Part 3; Perhaps Not Again In Our Lifetime
By Wes Oleszewski
During Apollo 17, no one, other than Gene Cernan himself, saw his first step upon the lunar surface. This was not due to reduced network TV coverage, nor to some systems glitch- it was because the TV camera was simply “not hooked-up.”
All of the previous Apollo landings had carried a TV camera stowed in the Modular Equipment Storage Assembly, called the “MESA.” As the commander exited the LEM, he would pause on the porch and pull a “D” ring which in turn pulled a wire that released the MESA. The pallet, hinged at the bottom, then flopped down allowing the moon-walking astronauts access to the packages and experiments stored on the MESA. On top of that pile of equipment was strapped the TV camera that was aimed at the lower part of the ladder on front leg of the LEM. Once a circuit-breaker inside the LEM cockpit was closed the camera was activated and began broadcasting the images of the crew’s first steps on the moon. On Apollos 11, 12 and 14 that camera was later mounted on a stand in order to broadcast TV images of the EVAs. On Apollos 15 and 16, however, the camera was not only to be used on a stand, but also used on the Lunar Roving Vehicle (LRV), which was deployed about 45 minutes after both
astronauts were out of the LEM. Of course once the camera was placed on the LRV, like everything in NASA, it had to be given a name so complex that it needed to be reduced to an acronym. It was officially called the Ground Command Color Television Assembly, or GCTA. Naturally, no one really called it that during the EVAs, as most of the time it was simply called “the TV.” The camera’s time mounted on its stand was critical on Apollo 15, which was the first flight where the LRV was used. The crew, like all of the previous lunar crews, removed the camera from the MESA and set it on its stand; but this time its prime job was to monitor the rover’s deployment. Once the rover was deployed, the camera was un-plugged and mounted on the rover where it could be remotely directed from Mission Control.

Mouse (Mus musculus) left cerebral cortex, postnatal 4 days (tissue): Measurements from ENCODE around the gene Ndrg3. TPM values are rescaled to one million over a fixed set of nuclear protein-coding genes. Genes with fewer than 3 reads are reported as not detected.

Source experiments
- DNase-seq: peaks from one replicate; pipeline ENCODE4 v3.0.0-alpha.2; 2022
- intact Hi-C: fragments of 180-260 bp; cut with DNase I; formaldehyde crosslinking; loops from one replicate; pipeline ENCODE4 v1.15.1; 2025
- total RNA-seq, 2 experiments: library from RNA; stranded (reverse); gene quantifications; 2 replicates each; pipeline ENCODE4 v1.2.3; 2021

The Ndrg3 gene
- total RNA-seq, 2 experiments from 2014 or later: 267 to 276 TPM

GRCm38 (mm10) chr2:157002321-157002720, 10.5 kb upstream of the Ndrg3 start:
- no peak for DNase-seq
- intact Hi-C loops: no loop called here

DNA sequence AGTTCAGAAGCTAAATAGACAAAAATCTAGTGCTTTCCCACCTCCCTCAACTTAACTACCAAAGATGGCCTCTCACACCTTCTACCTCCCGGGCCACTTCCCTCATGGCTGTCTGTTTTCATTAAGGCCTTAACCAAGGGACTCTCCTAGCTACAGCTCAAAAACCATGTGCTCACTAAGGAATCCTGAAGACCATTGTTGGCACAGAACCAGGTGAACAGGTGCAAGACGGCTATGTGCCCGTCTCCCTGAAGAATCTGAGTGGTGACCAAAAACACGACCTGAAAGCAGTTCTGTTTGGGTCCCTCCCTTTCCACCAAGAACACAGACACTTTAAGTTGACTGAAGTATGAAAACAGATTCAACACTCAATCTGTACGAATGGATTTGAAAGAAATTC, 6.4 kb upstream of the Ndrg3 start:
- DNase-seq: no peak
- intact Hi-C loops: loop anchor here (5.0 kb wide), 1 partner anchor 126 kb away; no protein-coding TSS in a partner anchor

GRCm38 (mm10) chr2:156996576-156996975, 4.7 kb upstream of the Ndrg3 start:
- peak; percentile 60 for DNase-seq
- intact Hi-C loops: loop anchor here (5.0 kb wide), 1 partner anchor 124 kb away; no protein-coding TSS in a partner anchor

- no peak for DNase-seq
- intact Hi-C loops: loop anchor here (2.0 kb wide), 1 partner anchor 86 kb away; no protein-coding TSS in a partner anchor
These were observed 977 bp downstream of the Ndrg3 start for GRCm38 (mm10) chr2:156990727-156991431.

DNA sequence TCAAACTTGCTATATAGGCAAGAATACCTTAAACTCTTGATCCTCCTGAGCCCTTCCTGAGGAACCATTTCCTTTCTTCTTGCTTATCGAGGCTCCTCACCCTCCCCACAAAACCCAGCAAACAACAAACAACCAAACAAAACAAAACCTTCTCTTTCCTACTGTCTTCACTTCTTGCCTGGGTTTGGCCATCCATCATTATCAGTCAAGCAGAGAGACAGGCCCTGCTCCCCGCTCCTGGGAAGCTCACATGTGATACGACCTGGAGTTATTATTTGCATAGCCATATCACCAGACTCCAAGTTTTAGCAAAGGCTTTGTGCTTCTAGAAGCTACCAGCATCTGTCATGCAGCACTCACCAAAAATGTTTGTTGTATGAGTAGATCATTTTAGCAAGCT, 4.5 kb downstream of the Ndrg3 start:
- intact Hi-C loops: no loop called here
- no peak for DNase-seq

On Apollo 16, the plan for the TV camera was supposed to be the same as Apollo 15, but a problem with the Command Service Module’s back-up thrust vector control caused a lengthy delay in the lunar landing. Thus, it was decided to delete the activity with the TV camera prior to it being attached to the LRV. On Apollo 17 they took a lesson from Apollo 16 and simply deleted all TV activity until the rover was set up so that the astronauts would have more time for other activity. Thus, Gene Cernan’s first step onto the lunar surface was not televised. Of course, we in the general public were not told in advance of this change- so we… or in my case… I, was simply left feeling skunked.
Frankly I was skunked overall by the Apollo 17 EVA schedule. Although my parents let me take time off from school to watch lunar EVAs, all three of Apollo 17’s EVAs took place after school! To make matters worse, nearly all of the network TV coverage took place in the very late evening. That meant that after staying up late to watch it, I still had to drag my butt out of bed the next morning and go to school. Of course such details mattered little at the time. I woke up on those mornings energized by the fact that two men were up there on the moon at that moment.
The first EVA started just three and a half hours after the LEM had touched down. No one in the general public heard Cernan’s first words, live, as he stepped down onto the surface because none of the networks carried the event. His words stepping from the LEM footpad were: "… as I step off at the surface at Taurus Littrow, I'd like to dedicate the first step of Apollo 17 to all those who made it possible." It was a terrific tribute… that almost no one heard.